She also predicted the agency will raise its proposed threshold of 25,000 tons per year in greenhouse gas emissions to determine which facilities must obtain EPA permits. Jackson said the regulations "are consistent with the call for comprehensive energy and climate legislation," ignoring the fact such legislation has not passed Congress.
Last week, eight U.S. lawmakers sent Jackson a letter asking how the agency intends to comply with the 2007 U.S. Supreme Court ruling (Massachusetts v. EPA) that so-called "greenhouse gases" such as carbon dioxide are air pollution and therefore subject to regulation under the Clean Air Act. The senators, all Democrats, are Jay Rockefeller (W.Va.), Mark Begich (Alaska), Sherrod Brown (Ohio), Carl Levin (Mich.), Pat Casey (Penn.), Robert C. Byrd (W. Va.), Claire McCaskill (Mo.), and Max Baucus (Mont.).
They expressed strong concern that EPA regulations would adversely affect their coal-producing states, already severely strained by the economic recession. The letter reads, "The President and you have been explicit in calling on Congress to pass comprehensive legislation that would enhance our nation's energy and climate security. We strongly believe this is ultimately Congress' responsibility." Yet the letter also conveyed support for EPA's regulation of motor vehicle emissions.
In her response, Jackson warned current Congressional efforts to block EPA authority would prevent the agency from regulating automobile emissions by breaking an agreement it has with the states and automakers to establish nationwide standards. She did not explain why EPA is a necessary factor in such an agreement, but the threat of Congressional intervention may explain why automakers are first on Jackson's schedule to be regulated.
Rockefeller announced he is drafting legislation to suspend EPA's authority and allow time for Congressional action in light of "the nation's larger energy policy and economic needs." In doing so he joins Senator Lisa Murkowski (R–Alaska) who already introduced a disapproval resolution (S.J. Res. 26) to halt EPA's actions and who commended her senate colleagues' letter. "Congress remains the appropriate body to develop climate policy," she said.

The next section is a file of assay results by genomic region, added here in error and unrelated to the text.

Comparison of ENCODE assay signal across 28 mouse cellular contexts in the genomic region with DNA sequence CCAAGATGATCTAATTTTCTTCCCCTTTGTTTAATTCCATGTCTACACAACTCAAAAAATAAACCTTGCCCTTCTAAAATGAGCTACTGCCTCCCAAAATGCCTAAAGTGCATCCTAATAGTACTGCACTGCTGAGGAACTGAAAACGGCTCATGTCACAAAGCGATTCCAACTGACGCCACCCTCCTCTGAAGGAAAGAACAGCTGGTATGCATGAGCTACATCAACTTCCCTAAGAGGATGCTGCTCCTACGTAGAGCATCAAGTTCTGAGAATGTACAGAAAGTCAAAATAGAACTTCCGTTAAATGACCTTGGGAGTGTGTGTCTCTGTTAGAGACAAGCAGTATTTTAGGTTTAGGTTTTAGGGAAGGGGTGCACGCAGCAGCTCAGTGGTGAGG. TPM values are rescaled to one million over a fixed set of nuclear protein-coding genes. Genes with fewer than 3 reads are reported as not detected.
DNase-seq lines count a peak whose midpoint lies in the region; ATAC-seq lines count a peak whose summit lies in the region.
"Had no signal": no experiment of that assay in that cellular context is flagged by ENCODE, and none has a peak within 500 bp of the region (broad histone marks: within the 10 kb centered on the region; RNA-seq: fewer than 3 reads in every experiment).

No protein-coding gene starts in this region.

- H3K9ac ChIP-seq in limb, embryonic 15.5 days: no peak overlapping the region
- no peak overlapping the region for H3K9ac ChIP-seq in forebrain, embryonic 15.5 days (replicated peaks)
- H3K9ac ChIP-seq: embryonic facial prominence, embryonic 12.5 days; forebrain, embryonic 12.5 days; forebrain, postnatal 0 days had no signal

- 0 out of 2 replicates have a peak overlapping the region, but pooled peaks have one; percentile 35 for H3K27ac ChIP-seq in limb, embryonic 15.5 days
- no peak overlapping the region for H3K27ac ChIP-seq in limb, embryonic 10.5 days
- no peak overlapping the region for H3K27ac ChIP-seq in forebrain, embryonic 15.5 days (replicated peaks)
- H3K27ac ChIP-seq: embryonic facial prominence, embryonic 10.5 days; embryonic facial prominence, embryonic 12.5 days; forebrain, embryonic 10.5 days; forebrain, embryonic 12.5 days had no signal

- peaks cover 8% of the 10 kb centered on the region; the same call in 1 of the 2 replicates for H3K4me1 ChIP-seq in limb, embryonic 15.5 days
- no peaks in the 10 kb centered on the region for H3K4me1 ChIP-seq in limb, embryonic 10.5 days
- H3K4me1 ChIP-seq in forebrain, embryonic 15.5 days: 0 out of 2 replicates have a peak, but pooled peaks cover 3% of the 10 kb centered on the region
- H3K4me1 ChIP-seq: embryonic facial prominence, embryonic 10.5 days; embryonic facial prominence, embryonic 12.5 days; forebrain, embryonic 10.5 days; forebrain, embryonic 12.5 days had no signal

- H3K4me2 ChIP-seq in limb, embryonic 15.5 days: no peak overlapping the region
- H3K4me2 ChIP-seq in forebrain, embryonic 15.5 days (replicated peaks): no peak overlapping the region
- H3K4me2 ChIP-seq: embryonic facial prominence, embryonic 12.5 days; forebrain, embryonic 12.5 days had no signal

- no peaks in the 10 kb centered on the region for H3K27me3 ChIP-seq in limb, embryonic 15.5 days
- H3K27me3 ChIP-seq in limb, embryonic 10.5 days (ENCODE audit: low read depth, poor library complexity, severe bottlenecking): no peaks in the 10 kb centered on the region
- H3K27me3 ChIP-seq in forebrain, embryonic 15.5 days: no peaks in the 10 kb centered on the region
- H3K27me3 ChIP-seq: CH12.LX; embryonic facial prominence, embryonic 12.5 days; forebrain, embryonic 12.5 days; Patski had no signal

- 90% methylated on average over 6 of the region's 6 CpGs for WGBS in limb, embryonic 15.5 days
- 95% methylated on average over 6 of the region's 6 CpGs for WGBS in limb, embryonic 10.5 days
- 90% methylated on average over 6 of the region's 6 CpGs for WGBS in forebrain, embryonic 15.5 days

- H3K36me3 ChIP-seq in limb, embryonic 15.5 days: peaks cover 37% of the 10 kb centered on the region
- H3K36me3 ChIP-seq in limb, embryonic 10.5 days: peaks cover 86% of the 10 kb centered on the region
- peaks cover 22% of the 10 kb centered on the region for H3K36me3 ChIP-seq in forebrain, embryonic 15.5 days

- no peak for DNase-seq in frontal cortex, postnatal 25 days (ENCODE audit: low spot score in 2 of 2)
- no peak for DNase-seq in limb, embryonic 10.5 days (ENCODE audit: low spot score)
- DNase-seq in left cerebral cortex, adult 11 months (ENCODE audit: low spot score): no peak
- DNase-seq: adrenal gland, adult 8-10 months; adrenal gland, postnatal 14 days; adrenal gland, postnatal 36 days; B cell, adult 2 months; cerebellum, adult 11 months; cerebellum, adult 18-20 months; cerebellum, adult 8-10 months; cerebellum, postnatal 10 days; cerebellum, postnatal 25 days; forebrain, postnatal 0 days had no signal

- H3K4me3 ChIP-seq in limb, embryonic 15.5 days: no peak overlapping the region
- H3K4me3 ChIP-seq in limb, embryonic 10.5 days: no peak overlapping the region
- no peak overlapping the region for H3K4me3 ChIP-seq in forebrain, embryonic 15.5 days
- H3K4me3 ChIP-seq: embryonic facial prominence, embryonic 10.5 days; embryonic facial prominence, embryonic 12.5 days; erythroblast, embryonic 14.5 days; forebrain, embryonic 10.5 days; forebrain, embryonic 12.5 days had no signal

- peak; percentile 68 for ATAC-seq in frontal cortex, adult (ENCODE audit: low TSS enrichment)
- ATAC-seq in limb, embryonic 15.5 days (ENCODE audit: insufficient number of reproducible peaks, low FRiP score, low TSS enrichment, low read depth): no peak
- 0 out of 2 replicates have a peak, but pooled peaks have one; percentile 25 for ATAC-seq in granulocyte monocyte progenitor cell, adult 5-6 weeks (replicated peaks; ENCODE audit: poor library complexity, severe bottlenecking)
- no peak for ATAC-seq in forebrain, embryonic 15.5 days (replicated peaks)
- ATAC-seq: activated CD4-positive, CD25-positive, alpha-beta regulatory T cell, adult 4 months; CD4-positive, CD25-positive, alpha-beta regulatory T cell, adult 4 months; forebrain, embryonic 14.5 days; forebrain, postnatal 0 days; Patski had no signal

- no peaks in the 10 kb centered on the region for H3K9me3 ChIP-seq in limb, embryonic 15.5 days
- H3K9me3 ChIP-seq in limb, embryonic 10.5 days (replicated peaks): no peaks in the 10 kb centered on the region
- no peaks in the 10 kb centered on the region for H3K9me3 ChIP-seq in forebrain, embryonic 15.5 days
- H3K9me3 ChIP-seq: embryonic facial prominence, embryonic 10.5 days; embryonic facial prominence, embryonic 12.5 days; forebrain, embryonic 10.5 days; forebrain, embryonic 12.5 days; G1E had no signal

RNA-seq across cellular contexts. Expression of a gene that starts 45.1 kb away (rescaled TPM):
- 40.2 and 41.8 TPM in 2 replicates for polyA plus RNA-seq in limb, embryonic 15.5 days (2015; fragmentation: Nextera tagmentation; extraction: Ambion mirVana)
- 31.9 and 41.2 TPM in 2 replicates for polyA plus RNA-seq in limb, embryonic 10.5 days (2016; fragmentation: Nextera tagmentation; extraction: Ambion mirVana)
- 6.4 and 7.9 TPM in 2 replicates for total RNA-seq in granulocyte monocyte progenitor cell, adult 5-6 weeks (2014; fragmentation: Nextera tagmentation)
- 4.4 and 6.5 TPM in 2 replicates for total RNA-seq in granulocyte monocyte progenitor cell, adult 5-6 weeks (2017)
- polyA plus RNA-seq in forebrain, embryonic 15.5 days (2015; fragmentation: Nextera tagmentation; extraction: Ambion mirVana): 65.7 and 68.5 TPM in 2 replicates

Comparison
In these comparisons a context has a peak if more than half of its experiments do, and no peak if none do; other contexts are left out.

An attorney who advised Murkowski on her resolution, Jeffrey R. Holmstead with Bracewell & Giuliani, told the Washington Post EPA is acting too quickly, brazenly ignoring Congressional authority. "The way [Jackson] is proposing to do this will be litigated every step of the way," Holmstead said. "There's nothing that requires they regulate greenhouse gas emissions from cars or trucks this year or next year, or the year after. They clearly have enormous discretion in figuring out the timing of any regulation."
Despite her disregard of congressional approval, Jackson appeared before the House Appropriations Subcommittee on Interior and Environment yesterday to plead her case for Obama's proposed EPA budget, which includes an increase of more than $43 million to boost climate change regulatory efforts. The total proposal for EPA is $10 billion, a decrease of roughly $300 million from current levels of funding.
During testimony Jackson emphasized the need to regulate climate change regardless of whether Congress enacts legislation to that end, but she assured lawmakers her agency's regulations will "reduce costs while strengthening American communities and boosting the green economy." According to the New York Times, ranking member Rep. Mike Simpson (R-Idaho) countered, "I can't help feeling wary about the rapid pace at which the EPA is implementing broad regulatory changes and the impact these changes are having on our struggling economy."
Photo of EPA Administrator Lisa Jackson: AP Images